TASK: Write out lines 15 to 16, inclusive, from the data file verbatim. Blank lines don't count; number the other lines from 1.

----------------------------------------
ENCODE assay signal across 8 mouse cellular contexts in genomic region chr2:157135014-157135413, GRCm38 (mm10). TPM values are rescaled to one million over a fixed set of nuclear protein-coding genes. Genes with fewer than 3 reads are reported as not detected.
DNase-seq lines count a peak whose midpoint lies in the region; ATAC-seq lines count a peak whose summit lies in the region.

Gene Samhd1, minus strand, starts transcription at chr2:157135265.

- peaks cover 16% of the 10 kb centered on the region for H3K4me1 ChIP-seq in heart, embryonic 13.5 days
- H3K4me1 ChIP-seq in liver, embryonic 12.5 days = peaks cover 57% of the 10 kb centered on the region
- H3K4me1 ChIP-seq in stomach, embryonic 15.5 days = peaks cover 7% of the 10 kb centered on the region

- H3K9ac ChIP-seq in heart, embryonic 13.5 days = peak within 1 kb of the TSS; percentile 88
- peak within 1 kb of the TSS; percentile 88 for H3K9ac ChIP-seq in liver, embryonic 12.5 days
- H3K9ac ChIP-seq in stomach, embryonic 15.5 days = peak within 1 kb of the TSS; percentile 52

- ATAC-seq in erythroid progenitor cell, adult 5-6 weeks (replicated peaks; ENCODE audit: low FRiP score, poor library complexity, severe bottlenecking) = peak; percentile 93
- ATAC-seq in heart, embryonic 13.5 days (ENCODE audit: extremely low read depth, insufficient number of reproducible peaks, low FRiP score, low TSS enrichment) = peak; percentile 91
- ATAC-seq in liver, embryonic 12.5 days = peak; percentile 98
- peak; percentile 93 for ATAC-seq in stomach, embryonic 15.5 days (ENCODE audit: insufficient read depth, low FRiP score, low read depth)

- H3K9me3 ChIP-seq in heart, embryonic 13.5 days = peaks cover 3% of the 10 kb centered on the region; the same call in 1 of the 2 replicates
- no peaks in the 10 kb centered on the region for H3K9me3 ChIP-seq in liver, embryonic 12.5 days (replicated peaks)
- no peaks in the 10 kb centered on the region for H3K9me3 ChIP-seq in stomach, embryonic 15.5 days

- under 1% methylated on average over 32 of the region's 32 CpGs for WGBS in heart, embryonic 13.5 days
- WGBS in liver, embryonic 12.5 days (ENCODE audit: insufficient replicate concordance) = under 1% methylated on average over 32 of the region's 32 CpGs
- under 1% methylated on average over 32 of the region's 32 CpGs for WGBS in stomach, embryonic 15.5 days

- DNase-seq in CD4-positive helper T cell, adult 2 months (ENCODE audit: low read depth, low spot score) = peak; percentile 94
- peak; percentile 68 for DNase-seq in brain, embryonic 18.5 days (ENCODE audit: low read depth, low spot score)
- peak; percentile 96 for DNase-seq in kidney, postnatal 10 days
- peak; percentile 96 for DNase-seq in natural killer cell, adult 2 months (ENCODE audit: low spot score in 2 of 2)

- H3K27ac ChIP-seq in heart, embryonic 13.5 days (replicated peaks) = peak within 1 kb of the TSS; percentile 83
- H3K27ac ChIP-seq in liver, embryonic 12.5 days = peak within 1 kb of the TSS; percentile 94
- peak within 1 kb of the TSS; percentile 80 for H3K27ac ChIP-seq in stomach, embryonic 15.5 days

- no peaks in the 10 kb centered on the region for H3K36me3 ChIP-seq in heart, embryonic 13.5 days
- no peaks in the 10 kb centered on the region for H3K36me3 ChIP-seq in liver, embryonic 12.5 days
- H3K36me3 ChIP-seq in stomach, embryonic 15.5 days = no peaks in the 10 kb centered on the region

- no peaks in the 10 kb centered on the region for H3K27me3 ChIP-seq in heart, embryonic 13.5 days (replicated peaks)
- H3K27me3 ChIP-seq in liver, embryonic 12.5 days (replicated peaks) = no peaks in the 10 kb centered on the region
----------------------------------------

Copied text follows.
- no peaks in the 10 kb centered on the region for H3K9me3 ChIP-seq in liver, embryonic 12.5 days (replicated peaks)
- no peaks in the 10 kb centered on the region for H3K9me3 ChIP-seq in stomach, embryonic 15.5 days